To the surprise of many, interest rates—already low for most of the decade—have continued their slide across 2019. Due in no small part to current events like a potential economic recession and a trade war with China, rates on safe-money, 10-year U.S. Treasuries have dropped from 3.24% in November 2018 to as low as 1.45% this September.

These falling rates have been good for passive bond strategies. From here, however, it is reasonable to expect the fixed income market to be a bit more challenging. We believe portfolios will need an active component if they are to deliver satisfactory returns to their investors.

It’s Been Great To Be Passive

Everything can change in a matter of weeks. Owning the benchmark is usually fine in a rally, but what happens when things change? If rates do move higher, bond returns may move lower perhaps than they have in years.

The rally in rates has been stunning to watch. The Bloomberg Barclays U.S. Aggregate Bond Index is up 8.52% through September, while an index of U.S. corporate bonds is up over 13%.

While benchmark-driven bond funds have performed well, higher rates will by definition produce challenges for long-only, benchmark-driven bond portfolios. This will cause new money in long-only bond portfolios to lose money over the short to intermediate term as there is not enough yield in today’s market to make up for a meaningful price change.

What can bond investors do in such an environment? We suggest they look to investment strategies and portfolio managers that pursue pockets of potential alpha which passive strategies typically ignore. The differentiated return is called active share.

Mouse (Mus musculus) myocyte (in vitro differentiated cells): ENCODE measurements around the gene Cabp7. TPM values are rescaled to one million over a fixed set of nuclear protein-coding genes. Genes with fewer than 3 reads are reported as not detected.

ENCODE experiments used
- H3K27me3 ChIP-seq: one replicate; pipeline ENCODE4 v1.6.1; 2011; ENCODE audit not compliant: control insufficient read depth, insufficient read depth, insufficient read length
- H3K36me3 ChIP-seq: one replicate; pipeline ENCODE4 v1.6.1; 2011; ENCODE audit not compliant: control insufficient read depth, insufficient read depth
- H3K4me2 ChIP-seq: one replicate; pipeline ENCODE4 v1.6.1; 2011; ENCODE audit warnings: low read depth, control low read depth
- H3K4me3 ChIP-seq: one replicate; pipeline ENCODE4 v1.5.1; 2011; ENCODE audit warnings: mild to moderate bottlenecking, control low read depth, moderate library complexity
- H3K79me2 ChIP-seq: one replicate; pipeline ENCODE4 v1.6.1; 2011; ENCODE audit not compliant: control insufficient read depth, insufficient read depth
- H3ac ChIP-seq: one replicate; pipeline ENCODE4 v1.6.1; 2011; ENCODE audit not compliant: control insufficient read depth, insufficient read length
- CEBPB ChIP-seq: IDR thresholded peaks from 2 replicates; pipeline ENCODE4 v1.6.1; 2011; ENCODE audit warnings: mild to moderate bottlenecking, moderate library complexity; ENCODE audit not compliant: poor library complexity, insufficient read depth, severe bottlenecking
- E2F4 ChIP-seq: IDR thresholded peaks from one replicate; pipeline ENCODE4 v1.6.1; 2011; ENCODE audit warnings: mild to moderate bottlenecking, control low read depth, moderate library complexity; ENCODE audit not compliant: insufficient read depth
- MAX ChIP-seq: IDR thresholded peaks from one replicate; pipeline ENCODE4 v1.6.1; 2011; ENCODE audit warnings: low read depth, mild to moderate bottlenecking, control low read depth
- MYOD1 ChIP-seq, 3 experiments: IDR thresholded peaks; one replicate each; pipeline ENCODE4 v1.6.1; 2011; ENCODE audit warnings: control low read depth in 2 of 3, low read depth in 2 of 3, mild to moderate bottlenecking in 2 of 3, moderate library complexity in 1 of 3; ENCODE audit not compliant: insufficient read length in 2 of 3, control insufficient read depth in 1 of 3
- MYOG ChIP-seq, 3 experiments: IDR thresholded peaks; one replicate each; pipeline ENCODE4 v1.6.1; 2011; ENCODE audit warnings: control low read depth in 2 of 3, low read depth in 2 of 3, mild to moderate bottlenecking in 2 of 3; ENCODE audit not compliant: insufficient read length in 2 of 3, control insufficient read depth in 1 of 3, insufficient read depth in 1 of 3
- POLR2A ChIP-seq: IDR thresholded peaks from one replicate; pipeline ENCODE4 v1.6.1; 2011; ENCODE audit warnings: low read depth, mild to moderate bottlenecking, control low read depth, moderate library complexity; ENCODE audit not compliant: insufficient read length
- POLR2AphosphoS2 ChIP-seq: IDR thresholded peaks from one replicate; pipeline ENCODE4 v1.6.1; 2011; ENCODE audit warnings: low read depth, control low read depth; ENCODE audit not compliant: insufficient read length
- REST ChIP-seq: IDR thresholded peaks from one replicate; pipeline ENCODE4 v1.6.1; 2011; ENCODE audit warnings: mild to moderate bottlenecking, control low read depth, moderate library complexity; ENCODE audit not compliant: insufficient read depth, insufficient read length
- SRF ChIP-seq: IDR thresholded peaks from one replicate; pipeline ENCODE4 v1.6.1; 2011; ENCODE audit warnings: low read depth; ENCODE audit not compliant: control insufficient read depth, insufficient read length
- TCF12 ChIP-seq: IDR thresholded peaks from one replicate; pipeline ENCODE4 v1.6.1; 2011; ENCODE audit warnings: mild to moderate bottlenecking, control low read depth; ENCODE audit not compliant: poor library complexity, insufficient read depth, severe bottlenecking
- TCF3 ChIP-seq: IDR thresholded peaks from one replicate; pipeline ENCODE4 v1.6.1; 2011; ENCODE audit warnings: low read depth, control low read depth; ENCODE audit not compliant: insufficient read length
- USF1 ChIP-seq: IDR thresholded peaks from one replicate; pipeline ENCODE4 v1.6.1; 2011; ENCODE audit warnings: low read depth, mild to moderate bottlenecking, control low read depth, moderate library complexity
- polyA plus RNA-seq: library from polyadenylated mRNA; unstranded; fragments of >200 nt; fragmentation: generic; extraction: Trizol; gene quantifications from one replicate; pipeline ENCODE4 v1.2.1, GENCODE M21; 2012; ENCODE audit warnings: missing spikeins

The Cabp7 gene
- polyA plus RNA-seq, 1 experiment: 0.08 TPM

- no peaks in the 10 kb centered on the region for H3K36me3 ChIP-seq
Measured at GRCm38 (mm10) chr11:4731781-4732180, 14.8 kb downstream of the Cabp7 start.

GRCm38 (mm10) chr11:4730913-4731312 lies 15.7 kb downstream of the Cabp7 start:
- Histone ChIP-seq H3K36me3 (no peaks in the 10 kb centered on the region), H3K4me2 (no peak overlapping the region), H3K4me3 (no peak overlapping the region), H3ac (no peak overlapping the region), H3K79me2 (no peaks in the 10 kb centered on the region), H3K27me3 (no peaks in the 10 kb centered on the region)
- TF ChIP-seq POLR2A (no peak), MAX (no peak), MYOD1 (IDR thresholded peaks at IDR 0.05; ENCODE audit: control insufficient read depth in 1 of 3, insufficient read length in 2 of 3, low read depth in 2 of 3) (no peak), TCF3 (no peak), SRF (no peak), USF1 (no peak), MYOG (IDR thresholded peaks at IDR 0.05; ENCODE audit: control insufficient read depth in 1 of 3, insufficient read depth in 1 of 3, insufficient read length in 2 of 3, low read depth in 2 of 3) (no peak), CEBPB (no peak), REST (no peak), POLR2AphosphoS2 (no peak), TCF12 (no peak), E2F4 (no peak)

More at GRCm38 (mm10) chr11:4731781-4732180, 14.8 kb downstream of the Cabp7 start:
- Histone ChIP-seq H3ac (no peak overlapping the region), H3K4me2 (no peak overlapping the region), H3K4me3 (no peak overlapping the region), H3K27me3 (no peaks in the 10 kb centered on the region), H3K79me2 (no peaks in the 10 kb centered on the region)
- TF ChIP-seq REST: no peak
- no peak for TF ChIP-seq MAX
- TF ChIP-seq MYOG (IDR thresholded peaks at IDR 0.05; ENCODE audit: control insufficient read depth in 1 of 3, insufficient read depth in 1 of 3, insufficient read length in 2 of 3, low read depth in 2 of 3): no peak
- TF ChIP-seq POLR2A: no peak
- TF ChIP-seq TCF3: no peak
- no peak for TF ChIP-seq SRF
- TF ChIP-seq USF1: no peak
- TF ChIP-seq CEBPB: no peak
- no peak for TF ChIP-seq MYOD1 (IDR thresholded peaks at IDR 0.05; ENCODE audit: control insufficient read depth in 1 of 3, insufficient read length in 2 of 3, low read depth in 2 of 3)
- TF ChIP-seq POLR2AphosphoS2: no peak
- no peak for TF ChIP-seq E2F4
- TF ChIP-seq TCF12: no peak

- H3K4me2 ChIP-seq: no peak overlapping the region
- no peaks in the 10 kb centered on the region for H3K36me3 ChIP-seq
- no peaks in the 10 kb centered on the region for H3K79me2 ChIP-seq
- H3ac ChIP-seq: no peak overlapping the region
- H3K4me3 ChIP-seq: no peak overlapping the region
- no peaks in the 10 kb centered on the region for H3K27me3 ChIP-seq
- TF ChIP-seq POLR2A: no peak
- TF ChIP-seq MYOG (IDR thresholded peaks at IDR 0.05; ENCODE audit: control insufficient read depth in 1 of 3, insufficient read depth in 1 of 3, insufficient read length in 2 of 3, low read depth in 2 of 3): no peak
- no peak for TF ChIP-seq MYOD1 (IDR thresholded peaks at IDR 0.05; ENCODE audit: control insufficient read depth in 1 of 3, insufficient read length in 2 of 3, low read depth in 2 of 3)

But It’s About Time To Get Active

Owning the benchmark might be fine, at least for a while. In fact, the markets may rally even further from here. But when a risk/reward trade-off becomes skewed against a long-only, buy-and-hold bond strategy, investors may seek out non-benchmark-like sources of return to bolster returns in their fixed income portfolios. The good news is that there are plenty of ways to add differentiated returns in today’s market.

Unlike benchmark-driven approaches, Shelton Capital Management believes an active strategy provides an opportunity to “lean in” to change. Nothing creates change like the volatility that comes with major market moves such as rising rates. In that environment, there will almost certainly be changes in absolute and relative pricing of at-risk assets along with variations in value between different sectors of the credit market, and swings in the yield curve. And there can always be changes, both good and bad, in the industries that make up the corporate space.

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